Ask Pablo: Are Food Trucks Greener Than Restaurants?
Image credit: Ricardo Diaz, used under Creative Commons license.
Dear Pablo: The latest craze seems to be food trucks and I want to know, which is greener: food trucks or restaurants?
Food trucks have become the latest foodie fad, with mobile gourmet canteens flooding the domain of roach coaches all across the US. Aside from just being part of the general trend in increasing nutritional awareness among consumers of food truck meals, food trucks are now also providing a restaurant alternative to hipsters and yuppies. With this demographic's keen interest in the declining state of our environment, it is only natural to wonder which has a lower impact on the environment: a food truck or a restaurant. Of course, there are many components, so let's take a look at a few.
Food Truck vs Restaurant: Location, Location, Location
While restaurants rely on brick and mortar locations, food trucks have a much smaller footprint and can go to where their customers are. Since food trucks serve customers on sidewalks, there is little infrastructure (aside from perhaps a small commercial kitchen for preparing food) that needs to be maintained.
A restaurant, on the other hand, has a kitchen, dining area, and bathrooms that need to be illuminated, heated or air conditioned, and cleaned regularly. The restaurant always occupies its physical location, even during non-business hours, while the food truck occupies a curb-side spot during meal times and returns to a parking lot for the rest of the day. There is no disputing that the physical footprint of the food truck is smaller.
Food Truck vs Restaurant: Energy Use
Along with a restaurant's physical location comes the need for electricity and natural gas to maintain comfortable temperatures, and provide light for dining customers. Cooking is typically done with natural gas and griddles are often kept hot all day long. According to the 2003 Commercial Building Energy Consumption Survey (CBECS), most restaurants are between 1,000 and 5,000 square feet and use 38.4 kWh of electricty per square foot per year (that's 77,000 kWh per year for a 2,000 ft2 restaurant), and 141.2 cubic feet of natural gas per square foot per year (that's about 2824 therms per year for a 2,000 ft2 restaurant).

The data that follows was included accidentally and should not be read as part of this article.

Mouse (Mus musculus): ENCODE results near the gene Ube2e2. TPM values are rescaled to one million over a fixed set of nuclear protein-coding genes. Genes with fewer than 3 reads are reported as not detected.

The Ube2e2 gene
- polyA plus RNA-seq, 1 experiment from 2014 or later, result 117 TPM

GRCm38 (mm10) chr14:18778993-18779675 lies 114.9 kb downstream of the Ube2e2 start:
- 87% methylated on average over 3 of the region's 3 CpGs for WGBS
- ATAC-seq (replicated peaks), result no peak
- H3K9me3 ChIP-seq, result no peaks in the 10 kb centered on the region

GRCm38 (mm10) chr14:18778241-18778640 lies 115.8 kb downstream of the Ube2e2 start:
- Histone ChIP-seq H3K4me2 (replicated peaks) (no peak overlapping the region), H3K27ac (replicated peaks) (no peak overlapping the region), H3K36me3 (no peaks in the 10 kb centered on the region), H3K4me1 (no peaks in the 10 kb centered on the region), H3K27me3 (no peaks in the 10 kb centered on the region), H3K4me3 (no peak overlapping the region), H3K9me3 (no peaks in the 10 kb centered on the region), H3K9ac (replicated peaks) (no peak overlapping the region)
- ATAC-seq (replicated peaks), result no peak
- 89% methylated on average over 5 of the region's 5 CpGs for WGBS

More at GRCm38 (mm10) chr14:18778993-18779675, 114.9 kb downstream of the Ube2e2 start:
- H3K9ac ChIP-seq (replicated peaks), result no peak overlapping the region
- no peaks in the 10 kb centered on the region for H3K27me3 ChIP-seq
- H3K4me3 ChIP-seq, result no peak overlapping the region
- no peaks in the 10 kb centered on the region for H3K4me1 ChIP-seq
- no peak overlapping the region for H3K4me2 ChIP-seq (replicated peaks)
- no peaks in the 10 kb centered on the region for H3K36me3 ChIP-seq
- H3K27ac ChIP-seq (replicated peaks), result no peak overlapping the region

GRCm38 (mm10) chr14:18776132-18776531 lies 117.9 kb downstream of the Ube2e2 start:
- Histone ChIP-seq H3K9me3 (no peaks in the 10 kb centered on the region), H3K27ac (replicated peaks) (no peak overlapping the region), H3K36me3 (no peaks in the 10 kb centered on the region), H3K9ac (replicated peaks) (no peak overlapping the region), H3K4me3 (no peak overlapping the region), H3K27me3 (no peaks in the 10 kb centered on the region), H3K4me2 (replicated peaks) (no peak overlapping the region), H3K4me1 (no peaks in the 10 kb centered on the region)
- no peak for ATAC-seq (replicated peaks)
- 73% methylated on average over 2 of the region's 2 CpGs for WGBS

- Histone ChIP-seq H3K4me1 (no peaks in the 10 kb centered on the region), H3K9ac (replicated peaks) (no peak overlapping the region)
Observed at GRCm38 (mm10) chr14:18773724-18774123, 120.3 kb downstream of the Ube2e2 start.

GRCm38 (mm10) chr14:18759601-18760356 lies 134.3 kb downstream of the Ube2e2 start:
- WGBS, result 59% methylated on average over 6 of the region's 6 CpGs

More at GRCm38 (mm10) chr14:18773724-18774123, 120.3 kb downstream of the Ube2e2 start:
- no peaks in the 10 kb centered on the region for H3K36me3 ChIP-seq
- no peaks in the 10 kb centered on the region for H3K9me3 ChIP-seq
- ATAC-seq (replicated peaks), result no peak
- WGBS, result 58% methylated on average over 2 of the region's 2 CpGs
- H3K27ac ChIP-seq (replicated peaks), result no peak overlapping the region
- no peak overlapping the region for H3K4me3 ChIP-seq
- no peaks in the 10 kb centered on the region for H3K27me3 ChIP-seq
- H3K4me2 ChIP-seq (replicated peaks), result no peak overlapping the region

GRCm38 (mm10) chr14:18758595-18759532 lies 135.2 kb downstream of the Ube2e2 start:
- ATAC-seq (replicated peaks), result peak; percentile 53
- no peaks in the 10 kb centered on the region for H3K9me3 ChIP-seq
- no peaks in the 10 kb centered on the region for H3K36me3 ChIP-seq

Food trucks also require a heat source for cooking, typically propane. From comments on a food truck forum I ascertained that a food truck would use about 900 gallons of propane per year. Food trucks have the additional fuel requirements for driving around. This fuel is either gasoline or diesel but some food trucks use vegetable oil or biodiesel. I would estimate the annual fuel use at around 1,200 gallons. This fuel is sometimes also consumed by an onboard generator for electricity needs. While generators are typically more polluting than grid-supplied electricity, food trucks have less electricity demand since they have no dining area or bathrooms, and rely a lot more on natural light.
Food Truck vs Restaurant: Vehicle Miles
It is obvious that a restaurant itself doesn't consume any vehicle fuels but a food truck certainly does. However, a short trip by a food truck to an office park, construction site, or neighborhood park can offset a number of small trips by customers that would have otherwise driven to a restaurant. Of course some restaurants cater or provide delivery service, but this is essentially the same as the customer driving to the restaurant.